Magazine article Artforum International

Celluloid Hero: P. Adams Sitney on Stan Brakhage

Magazine article Artforum International

Celluloid Hero: P. Adams Sitney on Stan Brakhage

Article excerpt

STAN BRAKHAGE'S DEATH at seventy, on March 9, 2003, marked the end of the most astonishing career in the 108-year history of the cinema. For fifty years Brakhage released up to a dozen new works every year without a break, so that he leaves a filmography with some four hundred titles. In his artistic practice and in the themes of his films he was an Emersonian vitalist, a legacy he inherited through the poets Ezra Pound and Robert Duncan. But in the end he moved from being a celebrant of the aesthetic creed of the American Orpheus, and from a self-consciously Spinozist position as a critic of religion as power, to professing the Christianity of his Dickensian childhood as an adopted orphan. His funeral took place in an Episcopal church.

Brakhage's creative energies and his cinematic inventiveness were Promethean. He filmed two epic cycles, Dog Star Man (1961-64) and the Faust series (1987-89); poetic documentaries of the police (Eyes [1971]), open-heart surgery (Deus Ex [1971]), and autopsies (The Act of Seeing with One's Own Eyes [1971]); films of the births of the first five of his seven children [Window Water Baby Moving [1959], Thigh Line Lyre Triangular [1961], Dog Star Man, Part 2 [1964], Bluewhite [1965], and Song 5 [1964]); and a massive autobiography that includes, among many individual films, four entire cycles (Scenes from Under Childhood [1967-70], The Weir-Falcon Saga [1970], Sincerity [1973-80], and Duplicity [1978-80]). He made perhaps a dozen films on the behavior and the deaths of his extensive menagerie of pets. (His first wife, Jane--now Jane Wodening--eventually added goats, a donkey, and chickens to their more conventional assemblage of dogs, cats, and birds.) Several of his films cast critical and analytical light on common social practices and sign systems by making them extraordinarily strange: basketball (Western History [1971]), a wedding (Song 9 [1965]), a school play (Soldiers and Other Cosmic Objects [1977]), a cemetery (The Dead [1960]), a Christmas ballet (Christ Mass Sex Dance, [1991]), television (Oh Life--A Woe Story--The A Test News [1963]; Murder Psalm [1981]), Native American ruins (Visions in Meditation #2: Mesa Verde [1990]).

Brakhage virtually invented and singularly dominated the characteristic genre of American avantgarde cinema: the crisis film, that lyric articulation of the moods and observations of the filmmaker, following a rhythmical association of images without a predetermined scenario or enacted drama. Since the early '60s he handpainted on film so elaborately that he brought that way of filmmaking, at least as old as Len Lye's work in the mid-'30s, to new profundities. It became the predominant process of his filmmaking in the '90s. Perhaps a quarter of his oeuvre was made without using a camera.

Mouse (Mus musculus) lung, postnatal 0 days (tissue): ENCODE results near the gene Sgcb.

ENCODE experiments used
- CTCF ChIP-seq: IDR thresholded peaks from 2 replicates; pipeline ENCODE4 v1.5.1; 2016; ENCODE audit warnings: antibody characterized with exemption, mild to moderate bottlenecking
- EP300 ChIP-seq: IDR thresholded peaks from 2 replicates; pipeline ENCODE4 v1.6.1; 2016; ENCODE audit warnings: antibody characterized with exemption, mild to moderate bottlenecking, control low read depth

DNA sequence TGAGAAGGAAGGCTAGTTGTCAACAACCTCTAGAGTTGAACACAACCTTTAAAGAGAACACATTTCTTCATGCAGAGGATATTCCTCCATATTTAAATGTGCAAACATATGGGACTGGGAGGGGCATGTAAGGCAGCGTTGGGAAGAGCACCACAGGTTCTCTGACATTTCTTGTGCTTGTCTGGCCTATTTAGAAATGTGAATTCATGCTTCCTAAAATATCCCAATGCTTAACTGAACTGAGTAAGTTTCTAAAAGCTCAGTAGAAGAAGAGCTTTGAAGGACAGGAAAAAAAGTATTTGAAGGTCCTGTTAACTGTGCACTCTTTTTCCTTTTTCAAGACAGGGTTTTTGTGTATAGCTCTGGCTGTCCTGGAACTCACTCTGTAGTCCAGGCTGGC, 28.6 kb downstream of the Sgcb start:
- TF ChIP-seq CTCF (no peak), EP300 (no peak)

Brakhage could never stop making films. At his poorest, when he couldn't afford a roll of film, he collected leaves and the wings of dead moths in his in-laws' house and in a Denver theater where he, his wife Jane, and their three children were living rent free. He sandwiched this organic matter in rhythmic patterns between layers of transparent, sprocketed editing tape to make his gorgeous Mothlight (1963). That was far from the only time dire necessity drove him to creative invention. A year or so later, when his 16 mm equipment was stolen from his car in New York, he purchased a used 8 mm camera and embarked on the remarkable lyric sequence of what turned out to be thirty Songs (1964-69). He may have initiated that series to prove that sophisticated film art could be made with the simplest, cheapest means, but as he progressed his 8 mm films became more complicated and, consequently, more expensive to print. His intricate, multipart response to the Vietnam War, 23rd Psalm Branch (1966-67), may well be the most complex film ever constructed in 8 mm.

His passion for work may be what felled him. In 1996, when he was diagnosed with bladder cancer, his doctors believed it was caused by the dyes with which he had been handpainting films for years. …

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